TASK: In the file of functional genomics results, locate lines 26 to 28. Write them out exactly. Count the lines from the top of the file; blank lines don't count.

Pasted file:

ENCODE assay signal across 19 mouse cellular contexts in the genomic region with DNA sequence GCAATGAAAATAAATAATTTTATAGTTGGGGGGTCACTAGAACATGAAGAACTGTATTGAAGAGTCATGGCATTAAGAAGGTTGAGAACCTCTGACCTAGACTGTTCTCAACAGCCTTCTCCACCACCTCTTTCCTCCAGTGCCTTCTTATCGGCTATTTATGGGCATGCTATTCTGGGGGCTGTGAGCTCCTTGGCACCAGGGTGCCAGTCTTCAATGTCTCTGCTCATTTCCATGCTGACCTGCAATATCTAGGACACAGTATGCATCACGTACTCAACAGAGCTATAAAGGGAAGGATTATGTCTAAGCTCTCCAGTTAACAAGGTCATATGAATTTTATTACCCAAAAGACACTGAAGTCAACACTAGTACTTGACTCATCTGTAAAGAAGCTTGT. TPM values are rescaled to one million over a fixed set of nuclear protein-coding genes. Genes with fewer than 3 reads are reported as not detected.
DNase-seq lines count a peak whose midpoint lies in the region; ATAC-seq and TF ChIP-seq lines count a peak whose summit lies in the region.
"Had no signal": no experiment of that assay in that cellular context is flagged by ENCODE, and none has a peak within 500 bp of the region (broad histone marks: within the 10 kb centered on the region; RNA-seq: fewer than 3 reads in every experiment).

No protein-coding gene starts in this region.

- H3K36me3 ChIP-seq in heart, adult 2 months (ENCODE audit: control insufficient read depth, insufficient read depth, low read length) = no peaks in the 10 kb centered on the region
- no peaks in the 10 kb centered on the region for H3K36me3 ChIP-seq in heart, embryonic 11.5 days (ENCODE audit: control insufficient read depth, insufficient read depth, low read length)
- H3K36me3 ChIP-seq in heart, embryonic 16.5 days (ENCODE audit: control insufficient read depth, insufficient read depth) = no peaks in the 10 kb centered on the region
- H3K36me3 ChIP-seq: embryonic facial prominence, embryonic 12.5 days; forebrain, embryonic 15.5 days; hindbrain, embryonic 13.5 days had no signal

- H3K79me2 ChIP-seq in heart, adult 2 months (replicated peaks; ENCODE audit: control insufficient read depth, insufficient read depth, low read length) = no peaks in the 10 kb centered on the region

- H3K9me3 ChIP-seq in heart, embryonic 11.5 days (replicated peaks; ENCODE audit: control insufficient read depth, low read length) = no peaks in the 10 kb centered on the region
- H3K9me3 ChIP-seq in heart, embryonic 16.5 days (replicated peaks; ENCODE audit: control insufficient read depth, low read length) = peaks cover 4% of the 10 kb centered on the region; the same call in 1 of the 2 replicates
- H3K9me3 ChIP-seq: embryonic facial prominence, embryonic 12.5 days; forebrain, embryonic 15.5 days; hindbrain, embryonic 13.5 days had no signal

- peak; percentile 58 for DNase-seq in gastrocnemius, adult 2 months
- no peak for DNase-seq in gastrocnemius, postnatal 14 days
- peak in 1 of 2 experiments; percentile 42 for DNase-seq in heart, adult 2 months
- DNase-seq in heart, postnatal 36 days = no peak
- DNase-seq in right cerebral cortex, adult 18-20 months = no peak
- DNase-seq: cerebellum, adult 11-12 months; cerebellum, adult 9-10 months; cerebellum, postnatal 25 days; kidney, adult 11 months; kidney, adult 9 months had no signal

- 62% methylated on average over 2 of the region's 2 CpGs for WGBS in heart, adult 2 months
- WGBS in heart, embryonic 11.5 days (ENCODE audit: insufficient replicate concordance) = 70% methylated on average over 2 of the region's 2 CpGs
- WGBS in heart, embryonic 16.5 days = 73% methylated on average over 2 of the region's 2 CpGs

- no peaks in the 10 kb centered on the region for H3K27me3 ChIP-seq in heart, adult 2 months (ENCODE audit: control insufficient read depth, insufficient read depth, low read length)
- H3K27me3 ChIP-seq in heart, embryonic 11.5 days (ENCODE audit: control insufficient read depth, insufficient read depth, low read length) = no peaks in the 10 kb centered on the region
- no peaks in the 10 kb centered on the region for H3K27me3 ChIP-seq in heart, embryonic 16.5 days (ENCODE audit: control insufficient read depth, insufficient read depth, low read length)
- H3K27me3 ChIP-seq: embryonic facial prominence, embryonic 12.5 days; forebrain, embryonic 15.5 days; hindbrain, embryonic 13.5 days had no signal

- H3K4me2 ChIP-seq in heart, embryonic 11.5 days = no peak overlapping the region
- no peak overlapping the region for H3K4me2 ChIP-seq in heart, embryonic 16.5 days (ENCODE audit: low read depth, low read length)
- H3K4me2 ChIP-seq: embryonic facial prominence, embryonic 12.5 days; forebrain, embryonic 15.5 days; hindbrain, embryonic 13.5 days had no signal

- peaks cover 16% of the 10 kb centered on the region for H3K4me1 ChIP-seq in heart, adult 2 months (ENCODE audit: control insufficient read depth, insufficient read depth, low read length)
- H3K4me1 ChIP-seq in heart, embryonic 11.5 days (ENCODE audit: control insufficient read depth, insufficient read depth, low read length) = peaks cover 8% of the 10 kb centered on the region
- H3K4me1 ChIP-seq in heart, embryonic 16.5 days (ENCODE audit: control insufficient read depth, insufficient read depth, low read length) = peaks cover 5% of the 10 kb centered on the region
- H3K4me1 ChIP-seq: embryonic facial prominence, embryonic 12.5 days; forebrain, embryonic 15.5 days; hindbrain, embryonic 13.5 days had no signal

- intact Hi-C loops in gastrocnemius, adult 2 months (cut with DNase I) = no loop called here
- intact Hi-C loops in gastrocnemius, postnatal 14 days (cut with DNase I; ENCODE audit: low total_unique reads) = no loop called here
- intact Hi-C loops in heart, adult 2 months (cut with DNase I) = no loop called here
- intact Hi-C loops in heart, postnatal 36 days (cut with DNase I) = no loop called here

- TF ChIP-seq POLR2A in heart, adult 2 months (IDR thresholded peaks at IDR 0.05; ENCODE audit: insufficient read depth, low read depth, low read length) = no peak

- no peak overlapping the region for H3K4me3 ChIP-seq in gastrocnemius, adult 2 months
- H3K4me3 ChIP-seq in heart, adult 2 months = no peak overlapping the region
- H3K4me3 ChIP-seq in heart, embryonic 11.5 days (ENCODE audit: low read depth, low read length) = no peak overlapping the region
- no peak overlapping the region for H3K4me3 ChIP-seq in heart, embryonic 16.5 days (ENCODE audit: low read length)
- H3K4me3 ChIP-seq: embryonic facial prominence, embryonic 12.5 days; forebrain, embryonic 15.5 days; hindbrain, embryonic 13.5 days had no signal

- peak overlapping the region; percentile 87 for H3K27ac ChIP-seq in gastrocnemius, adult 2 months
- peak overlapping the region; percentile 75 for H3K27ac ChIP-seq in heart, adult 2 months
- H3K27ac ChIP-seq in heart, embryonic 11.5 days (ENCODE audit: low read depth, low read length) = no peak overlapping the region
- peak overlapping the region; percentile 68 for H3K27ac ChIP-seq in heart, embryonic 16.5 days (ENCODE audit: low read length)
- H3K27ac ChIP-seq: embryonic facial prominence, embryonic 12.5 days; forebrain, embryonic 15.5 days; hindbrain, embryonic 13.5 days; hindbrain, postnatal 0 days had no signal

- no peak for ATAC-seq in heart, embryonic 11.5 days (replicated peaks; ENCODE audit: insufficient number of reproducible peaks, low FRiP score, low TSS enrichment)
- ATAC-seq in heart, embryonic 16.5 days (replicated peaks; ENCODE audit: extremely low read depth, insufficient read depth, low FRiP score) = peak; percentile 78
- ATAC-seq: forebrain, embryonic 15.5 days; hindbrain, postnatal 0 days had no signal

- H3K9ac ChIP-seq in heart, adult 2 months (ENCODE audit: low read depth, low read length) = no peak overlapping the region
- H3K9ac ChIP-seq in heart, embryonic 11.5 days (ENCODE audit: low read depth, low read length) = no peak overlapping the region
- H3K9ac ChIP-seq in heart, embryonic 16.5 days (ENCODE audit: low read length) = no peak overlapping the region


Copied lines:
- H3K4me2 ChIP-seq in heart, embryonic 11.5 days = no peak overlapping the region
- no peak overlapping the region for H3K4me2 ChIP-seq in heart, embryonic 16.5 days (ENCODE audit: low read depth, low read length)
- H3K4me2 ChIP-seq: embryonic facial prominence, embryonic 12.5 days; forebrain, embryonic 15.5 days; hindbrain, embryonic 13.5 days had no signal